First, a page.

If you are able to demonstrate subject matter competency (by either having completed an approved subject matter program or by obtaining the necessary score on the California Subjects Examination for Teachers (CSET), you may be eligible for intern programs. Intern programs are designed so that you teach during the day and attend classes during the evening or on weekends. You can easily locate intern programs by using our Web site to Find the Right Preparation Program
I am thinking of moving to the US, am not a teacher now but would like to teach in California. What do I need to do?
If you do not have a teaching license from another country, you will need to obtain one, either from another country or California. If you decide to obtain a license once you are in California and have completed some college coursework, you will need to have your undergraduate degree evaluated by an approved agency. Then you can apply to a teacher preparation program. This process for obtaining a California teaching credential is described on our Out-of-Country Teacher
I have been teaching in another state for many years and am now thinking of relocating to California. What do I need to do in order to teach in California?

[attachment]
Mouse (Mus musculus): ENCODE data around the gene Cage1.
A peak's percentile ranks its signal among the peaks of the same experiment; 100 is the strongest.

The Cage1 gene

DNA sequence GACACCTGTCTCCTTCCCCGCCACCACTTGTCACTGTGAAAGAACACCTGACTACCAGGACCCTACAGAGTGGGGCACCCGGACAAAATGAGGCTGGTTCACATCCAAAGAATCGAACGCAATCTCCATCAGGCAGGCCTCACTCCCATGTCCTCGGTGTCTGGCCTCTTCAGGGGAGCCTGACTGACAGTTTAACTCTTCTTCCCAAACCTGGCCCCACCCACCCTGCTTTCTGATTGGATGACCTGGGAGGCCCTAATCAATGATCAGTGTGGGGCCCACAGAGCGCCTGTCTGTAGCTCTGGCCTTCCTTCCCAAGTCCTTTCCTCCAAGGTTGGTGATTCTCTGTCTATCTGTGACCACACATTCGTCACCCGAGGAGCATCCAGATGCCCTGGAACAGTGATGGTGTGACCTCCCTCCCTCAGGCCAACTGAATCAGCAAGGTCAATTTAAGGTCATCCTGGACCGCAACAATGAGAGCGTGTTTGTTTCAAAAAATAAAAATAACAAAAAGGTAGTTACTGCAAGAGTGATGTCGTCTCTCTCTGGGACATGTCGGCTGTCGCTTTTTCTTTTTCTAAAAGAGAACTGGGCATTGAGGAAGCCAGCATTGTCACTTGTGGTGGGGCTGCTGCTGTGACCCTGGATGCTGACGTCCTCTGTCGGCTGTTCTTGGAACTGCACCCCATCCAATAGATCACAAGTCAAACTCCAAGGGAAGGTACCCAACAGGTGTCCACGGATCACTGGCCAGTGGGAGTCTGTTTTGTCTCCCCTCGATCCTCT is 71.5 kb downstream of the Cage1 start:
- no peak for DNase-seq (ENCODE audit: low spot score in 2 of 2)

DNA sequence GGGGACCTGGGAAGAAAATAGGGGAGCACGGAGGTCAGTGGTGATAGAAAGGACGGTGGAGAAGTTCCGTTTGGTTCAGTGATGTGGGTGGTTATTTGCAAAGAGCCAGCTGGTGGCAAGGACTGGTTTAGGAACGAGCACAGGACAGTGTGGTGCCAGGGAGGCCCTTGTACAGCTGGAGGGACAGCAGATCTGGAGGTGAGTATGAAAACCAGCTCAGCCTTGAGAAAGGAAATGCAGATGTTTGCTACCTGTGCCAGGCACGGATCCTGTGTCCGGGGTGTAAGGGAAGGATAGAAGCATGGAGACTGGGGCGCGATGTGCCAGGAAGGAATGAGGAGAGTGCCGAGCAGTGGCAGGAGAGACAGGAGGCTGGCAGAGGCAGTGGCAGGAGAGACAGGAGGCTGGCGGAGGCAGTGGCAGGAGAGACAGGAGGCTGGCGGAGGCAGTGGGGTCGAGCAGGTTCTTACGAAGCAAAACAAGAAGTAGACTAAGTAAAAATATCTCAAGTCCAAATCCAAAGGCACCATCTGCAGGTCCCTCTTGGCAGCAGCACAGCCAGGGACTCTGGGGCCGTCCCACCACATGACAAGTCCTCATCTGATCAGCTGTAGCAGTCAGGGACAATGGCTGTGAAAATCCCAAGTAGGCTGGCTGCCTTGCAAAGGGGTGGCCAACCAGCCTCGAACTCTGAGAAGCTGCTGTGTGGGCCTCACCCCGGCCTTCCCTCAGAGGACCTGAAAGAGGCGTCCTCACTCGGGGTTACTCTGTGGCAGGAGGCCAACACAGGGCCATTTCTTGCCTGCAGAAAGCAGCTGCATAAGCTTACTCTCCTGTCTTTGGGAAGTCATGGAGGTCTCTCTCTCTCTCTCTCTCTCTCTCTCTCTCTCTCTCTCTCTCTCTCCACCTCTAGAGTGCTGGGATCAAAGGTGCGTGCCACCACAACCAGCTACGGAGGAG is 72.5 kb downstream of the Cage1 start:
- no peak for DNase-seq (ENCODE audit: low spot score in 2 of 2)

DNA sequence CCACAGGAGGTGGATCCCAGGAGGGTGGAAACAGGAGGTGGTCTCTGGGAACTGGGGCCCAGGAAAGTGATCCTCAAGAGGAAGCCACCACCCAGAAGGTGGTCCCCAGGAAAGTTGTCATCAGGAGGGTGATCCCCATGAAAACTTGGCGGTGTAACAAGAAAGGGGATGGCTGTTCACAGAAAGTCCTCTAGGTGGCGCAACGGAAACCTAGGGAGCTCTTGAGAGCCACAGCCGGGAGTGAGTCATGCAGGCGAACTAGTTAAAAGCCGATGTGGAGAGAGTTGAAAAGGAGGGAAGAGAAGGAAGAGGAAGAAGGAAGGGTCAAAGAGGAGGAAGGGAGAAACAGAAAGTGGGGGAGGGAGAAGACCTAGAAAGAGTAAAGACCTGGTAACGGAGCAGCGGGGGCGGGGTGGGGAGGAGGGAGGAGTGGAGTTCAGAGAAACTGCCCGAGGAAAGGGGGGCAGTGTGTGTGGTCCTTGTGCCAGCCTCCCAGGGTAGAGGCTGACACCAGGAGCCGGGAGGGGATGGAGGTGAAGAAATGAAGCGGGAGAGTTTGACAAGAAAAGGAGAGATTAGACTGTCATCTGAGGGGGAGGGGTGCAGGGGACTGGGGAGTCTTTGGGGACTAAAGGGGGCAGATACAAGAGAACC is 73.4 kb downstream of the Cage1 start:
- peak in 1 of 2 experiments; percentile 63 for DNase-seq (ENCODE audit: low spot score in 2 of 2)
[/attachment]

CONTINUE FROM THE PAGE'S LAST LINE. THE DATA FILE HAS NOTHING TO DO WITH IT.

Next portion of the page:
Recent legislation has made it easier for you to teach in California if you: 1) hold a teaching credential in a subject that corresponds with a California-issued subject area (based on completing a baccalaureate degree and teacher preparation/alternative program); 2) can show passage of the basic skills requirements; and 3) pass California's requirements for fingerprint and character and identification clearance. The full description of steps you need to take can be found on our Out-of-State Teacher
I have read that the requirements for becoming a teacher in California have become easier for teachers from other states. Is this true for teachers from other countries?
The only changes affecting teachers from other countries relate to obtaining a clear credential for single and multiple subject credential. There are no changes for obtaining a preliminary credential or for special education teachers. Find more by visiting our Out-of-Country
I understand there is a need for science teachers, but I've heard there are different types of science credentials. Can you explain the differences?
There are three general types of science credentials: foundation, specialized credentials in specific subject areas (biological science, chemistry, geosciences, and physics) and separate credentials in these same subject areas. Requirements for the three types differ, as does the subject matter that can be taught. The foundation credential holder may teach only introductory science, not integrated science or the subject specific classes (Biology, Chemistry, Physics, or Earth Science), the holder of a specialized credential may not teach general, introductory, or integrated science courses.